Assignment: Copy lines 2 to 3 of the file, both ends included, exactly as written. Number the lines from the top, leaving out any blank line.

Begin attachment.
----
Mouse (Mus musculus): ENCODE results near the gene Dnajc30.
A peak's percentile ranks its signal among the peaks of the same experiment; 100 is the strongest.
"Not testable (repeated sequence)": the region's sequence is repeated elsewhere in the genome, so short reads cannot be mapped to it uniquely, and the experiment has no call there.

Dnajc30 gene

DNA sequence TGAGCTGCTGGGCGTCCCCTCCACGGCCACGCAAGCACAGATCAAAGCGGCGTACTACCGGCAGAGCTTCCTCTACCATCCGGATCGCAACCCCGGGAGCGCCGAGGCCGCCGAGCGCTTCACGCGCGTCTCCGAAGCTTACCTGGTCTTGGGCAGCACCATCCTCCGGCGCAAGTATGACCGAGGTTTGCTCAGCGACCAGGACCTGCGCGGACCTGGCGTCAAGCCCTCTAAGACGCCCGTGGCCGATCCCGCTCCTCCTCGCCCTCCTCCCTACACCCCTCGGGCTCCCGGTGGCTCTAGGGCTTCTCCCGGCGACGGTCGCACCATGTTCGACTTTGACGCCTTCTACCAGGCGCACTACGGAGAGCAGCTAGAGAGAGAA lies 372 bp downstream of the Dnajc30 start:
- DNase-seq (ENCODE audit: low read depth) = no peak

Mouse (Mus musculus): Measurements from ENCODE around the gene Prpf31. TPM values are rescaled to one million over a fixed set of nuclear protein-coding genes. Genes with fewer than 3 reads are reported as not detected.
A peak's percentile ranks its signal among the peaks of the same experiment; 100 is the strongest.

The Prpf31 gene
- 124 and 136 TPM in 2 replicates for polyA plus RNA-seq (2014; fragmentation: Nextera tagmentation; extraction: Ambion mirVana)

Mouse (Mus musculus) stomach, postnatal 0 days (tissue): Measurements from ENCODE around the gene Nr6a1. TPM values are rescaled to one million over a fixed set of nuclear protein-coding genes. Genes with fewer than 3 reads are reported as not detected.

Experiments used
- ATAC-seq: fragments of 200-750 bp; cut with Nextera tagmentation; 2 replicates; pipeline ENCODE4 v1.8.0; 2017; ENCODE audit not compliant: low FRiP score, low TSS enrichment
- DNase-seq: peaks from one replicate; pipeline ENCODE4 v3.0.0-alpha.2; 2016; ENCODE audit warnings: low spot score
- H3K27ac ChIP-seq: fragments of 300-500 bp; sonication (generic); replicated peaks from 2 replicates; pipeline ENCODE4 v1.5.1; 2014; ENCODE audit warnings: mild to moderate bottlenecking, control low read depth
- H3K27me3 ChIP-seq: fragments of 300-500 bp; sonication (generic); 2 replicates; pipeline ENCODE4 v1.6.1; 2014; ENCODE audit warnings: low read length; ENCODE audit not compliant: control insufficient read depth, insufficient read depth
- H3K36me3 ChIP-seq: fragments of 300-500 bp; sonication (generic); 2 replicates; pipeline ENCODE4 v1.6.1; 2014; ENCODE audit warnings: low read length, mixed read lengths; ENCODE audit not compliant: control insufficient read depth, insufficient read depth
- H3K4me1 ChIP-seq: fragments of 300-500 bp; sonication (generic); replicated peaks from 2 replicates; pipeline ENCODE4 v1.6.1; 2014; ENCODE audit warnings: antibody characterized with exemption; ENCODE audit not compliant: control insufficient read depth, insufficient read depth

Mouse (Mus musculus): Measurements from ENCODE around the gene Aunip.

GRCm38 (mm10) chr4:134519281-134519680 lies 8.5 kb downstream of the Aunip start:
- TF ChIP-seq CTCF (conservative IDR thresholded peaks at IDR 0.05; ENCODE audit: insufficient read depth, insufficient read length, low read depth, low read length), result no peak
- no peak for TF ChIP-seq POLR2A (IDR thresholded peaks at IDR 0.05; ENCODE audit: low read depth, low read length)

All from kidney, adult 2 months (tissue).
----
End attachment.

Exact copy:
A peak's percentile ranks its signal among the peaks of the same experiment; 100 is the strongest.
"Not testable (repeated sequence)": the region's sequence is repeated elsewhere in the genome, so short reads cannot be mapped to it uniquely, and the experiment has no call there.